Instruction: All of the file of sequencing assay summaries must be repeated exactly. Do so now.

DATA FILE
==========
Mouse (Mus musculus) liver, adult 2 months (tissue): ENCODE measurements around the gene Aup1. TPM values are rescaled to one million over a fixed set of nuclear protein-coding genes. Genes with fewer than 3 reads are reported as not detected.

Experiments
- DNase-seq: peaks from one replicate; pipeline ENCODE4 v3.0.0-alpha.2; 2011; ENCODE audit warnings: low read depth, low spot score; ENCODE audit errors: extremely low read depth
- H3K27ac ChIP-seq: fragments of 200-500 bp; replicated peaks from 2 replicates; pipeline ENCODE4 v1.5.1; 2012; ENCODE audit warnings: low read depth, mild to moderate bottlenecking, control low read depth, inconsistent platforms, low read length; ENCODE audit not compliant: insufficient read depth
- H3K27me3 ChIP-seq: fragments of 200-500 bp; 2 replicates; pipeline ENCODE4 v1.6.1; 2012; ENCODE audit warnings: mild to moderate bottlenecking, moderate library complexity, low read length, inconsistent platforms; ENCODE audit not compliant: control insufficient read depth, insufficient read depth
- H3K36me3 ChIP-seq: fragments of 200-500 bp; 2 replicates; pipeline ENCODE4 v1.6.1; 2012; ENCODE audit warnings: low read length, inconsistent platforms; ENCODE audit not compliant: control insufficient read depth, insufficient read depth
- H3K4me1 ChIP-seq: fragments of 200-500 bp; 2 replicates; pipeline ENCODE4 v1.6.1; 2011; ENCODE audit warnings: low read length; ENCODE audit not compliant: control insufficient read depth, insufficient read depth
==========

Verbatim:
Mouse (Mus musculus) liver, adult 2 months (tissue): ENCODE measurements around the gene Aup1. TPM values are rescaled to one million over a fixed set of nuclear protein-coding genes. Genes with fewer than 3 reads are reported as not detected.

Experiments
- DNase-seq: peaks from one replicate; pipeline ENCODE4 v3.0.0-alpha.2; 2011; ENCODE audit warnings: low read depth, low spot score; ENCODE audit errors: extremely low read depth
- H3K27ac ChIP-seq: fragments of 200-500 bp; replicated peaks from 2 replicates; pipeline ENCODE4 v1.5.1; 2012; ENCODE audit warnings: low read depth, mild to moderate bottlenecking, control low read depth, inconsistent platforms, low read length; ENCODE audit not compliant: insufficient read depth
- H3K27me3 ChIP-seq: fragments of 200-500 bp; 2 replicates; pipeline ENCODE4 v1.6.1; 2012; ENCODE audit warnings: mild to moderate bottlenecking, moderate library complexity, low read length, inconsistent platforms; ENCODE audit not compliant: control insufficient read depth, insufficient read depth
- H3K36me3 ChIP-seq: fragments of 200-500 bp; 2 replicates; pipeline ENCODE4 v1.6.1; 2012; ENCODE audit warnings: low read length, inconsistent platforms; ENCODE audit not compliant: control insufficient read depth, insufficient read depth
- H3K4me1 ChIP-seq: fragments of 200-500 bp; 2 replicates; pipeline ENCODE4 v1.6.1; 2011; ENCODE audit warnings: low read length; ENCODE audit not compliant: control insufficient read depth, insufficient read depth